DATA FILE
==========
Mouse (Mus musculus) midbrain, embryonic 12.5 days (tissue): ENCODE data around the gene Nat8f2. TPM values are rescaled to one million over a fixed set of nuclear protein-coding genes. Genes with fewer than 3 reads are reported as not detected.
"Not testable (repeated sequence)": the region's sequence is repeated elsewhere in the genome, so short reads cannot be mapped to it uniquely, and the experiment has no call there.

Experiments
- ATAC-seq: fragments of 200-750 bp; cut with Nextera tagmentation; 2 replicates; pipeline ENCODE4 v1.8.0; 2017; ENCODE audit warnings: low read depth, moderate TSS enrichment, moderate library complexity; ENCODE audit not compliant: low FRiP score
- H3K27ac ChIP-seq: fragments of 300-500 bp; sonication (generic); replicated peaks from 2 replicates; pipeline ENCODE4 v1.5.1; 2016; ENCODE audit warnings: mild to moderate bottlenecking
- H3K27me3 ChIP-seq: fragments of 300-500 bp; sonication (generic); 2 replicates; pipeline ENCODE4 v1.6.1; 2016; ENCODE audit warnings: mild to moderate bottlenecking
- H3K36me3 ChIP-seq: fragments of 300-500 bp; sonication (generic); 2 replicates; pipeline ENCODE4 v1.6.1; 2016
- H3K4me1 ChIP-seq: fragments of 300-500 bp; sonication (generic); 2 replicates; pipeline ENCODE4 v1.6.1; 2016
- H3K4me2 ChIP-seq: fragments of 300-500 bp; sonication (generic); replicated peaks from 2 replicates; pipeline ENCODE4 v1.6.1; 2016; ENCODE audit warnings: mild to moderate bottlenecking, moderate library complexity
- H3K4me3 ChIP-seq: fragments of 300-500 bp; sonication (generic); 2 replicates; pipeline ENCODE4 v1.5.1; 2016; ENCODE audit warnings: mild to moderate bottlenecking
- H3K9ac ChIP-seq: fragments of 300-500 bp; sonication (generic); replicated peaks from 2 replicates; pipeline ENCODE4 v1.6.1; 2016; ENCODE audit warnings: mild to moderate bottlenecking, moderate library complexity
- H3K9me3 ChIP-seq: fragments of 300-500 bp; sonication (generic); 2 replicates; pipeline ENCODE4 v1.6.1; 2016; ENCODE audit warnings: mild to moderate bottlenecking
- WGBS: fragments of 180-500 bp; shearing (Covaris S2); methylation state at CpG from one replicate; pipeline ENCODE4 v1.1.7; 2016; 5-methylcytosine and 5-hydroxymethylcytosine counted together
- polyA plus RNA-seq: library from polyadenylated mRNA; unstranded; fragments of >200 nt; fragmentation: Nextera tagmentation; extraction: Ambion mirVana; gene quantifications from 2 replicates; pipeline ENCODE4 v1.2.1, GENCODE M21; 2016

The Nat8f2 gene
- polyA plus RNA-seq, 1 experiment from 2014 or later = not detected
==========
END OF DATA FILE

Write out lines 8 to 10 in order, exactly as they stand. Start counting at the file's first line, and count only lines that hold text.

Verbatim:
- H3K4me1 ChIP-seq: fragments of 300-500 bp; sonication (generic); 2 replicates; pipeline ENCODE4 v1.6.1; 2016
- H3K4me2 ChIP-seq: fragments of 300-500 bp; sonication (generic); replicated peaks from 2 replicates; pipeline ENCODE4 v1.6.1; 2016; ENCODE audit warnings: mild to moderate bottlenecking, moderate library complexity
- H3K4me3 ChIP-seq: fragments of 300-500 bp; sonication (generic); 2 replicates; pipeline ENCODE4 v1.5.1; 2016; ENCODE audit warnings: mild to moderate bottlenecking